Copart (CPRT)- I just finished reading Junk to Gold: From Salvage to the World’s Largest Online Auto Auction, the story of Willis Johnson, founder of Copart. I encourage you all to pick up a copy, I thought it was a great short read. The book depicted his rise from humble beginnings to Copart’s domination of the auto salvage business. What started as just a tiny scrap yard has turned into the world’s largest auto auction business. It is a classic rags to riches story. Johnson is a tremendous entrepreneur and has a penchant for finding opportunities to make money in any situation.

Today, the company sits in a great position. Their financials look better every single year. In my opinion they are probably a bit expensive at current prices, but Copart will remain on my radar. They have a solid balance sheet and produce a fair amount of free cash. They reinvest that cash back into the business, which has allowed them to grow immensely.

Intel (INTC)- Intel is probably the company I am most interested at the current moment. It is a company you have probably all heard of, but may not actually know what they do. I understood what they did at a cursory level, but never did a deep dive until this quarantine began. I thought the semiconductor industry would be too difficult to understand, so I just skipped over it entirely. After taking a brief look through their financials however, I couldn’t push it off any longer.

Intel is the world’s largest designer and manufacturer of semiconductor chips used in virtually all computing equipment. Though they are known for their microprocessors, they design chips for a range of products from mobile phones to the self driving car. I admittedly will never understand the technical minutia of the industry, but I think I can at least understand the competitive dynamics and why Intel has been so successful.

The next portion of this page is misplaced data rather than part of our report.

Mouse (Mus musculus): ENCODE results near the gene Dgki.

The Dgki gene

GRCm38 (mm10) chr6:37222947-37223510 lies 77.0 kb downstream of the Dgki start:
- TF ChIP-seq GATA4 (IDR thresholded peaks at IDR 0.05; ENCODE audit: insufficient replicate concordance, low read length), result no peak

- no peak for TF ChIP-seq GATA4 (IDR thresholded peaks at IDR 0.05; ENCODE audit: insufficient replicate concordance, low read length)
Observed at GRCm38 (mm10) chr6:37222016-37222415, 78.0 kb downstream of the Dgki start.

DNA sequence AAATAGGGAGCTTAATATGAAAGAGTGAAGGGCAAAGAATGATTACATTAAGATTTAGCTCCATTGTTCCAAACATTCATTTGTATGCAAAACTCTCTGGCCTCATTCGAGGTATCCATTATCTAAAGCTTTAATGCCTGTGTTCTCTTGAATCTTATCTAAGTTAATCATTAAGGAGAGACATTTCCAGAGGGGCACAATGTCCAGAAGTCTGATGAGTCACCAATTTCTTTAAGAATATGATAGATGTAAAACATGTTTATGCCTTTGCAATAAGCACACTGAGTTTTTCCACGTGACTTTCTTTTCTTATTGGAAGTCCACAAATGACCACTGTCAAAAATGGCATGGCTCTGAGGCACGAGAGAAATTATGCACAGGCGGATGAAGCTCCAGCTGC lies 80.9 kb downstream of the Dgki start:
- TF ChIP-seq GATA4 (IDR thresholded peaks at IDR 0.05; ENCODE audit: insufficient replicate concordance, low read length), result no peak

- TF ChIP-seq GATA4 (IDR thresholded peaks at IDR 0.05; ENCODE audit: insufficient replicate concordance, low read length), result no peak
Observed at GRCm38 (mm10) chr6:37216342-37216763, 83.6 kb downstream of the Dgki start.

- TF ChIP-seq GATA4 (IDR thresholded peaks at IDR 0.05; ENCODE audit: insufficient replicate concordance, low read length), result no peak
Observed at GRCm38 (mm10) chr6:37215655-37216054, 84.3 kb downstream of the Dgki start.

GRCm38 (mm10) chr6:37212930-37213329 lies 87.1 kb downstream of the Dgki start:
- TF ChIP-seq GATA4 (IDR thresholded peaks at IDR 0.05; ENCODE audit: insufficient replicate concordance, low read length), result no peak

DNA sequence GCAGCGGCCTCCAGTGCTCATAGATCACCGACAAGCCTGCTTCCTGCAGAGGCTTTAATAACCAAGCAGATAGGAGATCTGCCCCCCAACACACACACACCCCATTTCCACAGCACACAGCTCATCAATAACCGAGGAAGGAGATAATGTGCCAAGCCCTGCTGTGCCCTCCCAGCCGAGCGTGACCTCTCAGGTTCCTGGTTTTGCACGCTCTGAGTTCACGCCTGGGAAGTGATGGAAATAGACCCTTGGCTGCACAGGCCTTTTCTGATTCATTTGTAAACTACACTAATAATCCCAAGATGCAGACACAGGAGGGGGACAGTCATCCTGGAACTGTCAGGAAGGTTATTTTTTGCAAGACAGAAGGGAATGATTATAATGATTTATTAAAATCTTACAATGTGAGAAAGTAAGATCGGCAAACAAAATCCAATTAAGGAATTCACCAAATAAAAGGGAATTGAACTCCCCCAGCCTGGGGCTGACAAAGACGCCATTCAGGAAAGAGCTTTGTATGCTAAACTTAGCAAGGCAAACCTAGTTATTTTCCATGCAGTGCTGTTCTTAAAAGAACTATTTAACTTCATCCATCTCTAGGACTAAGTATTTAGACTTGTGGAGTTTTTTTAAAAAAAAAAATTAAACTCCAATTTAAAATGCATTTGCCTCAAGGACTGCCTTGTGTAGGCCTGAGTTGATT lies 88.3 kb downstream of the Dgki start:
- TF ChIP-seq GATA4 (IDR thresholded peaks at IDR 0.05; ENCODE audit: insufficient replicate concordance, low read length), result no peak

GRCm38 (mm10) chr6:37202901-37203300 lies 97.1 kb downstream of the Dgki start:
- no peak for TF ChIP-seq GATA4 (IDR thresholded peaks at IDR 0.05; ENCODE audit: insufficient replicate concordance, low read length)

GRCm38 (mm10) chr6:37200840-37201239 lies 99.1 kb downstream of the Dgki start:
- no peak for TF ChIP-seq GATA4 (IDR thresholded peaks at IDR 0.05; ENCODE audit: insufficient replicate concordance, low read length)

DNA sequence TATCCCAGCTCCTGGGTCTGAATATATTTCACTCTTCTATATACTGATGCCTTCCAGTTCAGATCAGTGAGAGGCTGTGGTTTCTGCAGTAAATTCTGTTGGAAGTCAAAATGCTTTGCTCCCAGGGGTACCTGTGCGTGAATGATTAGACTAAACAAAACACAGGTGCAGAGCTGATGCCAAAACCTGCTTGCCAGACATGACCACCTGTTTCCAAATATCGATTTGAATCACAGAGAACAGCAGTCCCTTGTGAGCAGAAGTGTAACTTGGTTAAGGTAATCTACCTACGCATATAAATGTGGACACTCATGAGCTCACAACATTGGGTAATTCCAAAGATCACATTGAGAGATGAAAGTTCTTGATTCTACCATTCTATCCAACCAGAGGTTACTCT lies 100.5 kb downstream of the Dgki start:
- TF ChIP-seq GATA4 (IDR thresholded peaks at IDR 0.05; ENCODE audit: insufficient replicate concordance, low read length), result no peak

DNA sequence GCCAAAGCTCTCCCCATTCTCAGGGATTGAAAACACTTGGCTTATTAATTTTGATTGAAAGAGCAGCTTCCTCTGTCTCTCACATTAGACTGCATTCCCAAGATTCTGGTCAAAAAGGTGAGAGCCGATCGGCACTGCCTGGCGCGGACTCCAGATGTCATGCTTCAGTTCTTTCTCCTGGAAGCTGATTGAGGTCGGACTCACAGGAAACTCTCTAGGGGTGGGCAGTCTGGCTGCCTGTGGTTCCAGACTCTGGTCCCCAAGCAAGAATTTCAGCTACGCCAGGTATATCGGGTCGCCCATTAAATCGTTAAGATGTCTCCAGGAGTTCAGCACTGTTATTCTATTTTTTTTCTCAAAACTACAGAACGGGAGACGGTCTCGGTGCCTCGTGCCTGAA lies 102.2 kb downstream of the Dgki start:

Intel is the gorilla in the fight. With a market cap of around 260 billion and sales of over 70 billion in 2019, Intel is the major player in the US. To put that in context, their main American competitors, AMD and NVIDIA had sales of 6.7 billion and 10.9 billion respectively. In 2019 alone, Intel spent 13.3 billion on R&D and another 16.2 billion on CapEx. That means they spent just under 30 billion bettering their competitive advantage, all while spitting out over 15 billion in free cash flow. AMD and NVDA have found footholds in successful niches, but catching up to Intel in the overall market is incredibly tough. Intel just has so many more resources at their disposal. The company actually faces much tougher competition from companies outside the US. Samsung and TSMC are great companies in their own rights, but do somewhat different things. I’m not going to go too deep into this today, but know I am watching Intel very closely for now.

Medifast (MED)- As someone who was born and raised in Baltimore, I have a sweet spot for any local company. Medifast is one of the few public companies still located within city borders, so I like to check in on them. With a renewed focus, Medifast has grown quickly these last few years. Revenue has grown over 2.5x over the last 5 years.  Their financials look very strong, the company holds zero dollars of debt on their balance sheet. Any company able to grow quickly without having to take on a single dollar of debt is impressive in my book.

I am a little cautious about investing in this company however. I wouldn’t go as far as calling Medifast a pyramid scheme, but at first glance I would say they have pyramid like tendencies. Most of Medifast’s growth has come from the Optavia brand. Optavia is a multi level marketing company selling weight loss products. Their model works through having members sign up as coaches, who then make money selling products to other members. Perhaps this is all just a clever marketing scheme, but it sounds a bit fishy to me. Unless I can understand what differentiates Optavia from a pyramid scheme, I’ll be staying away.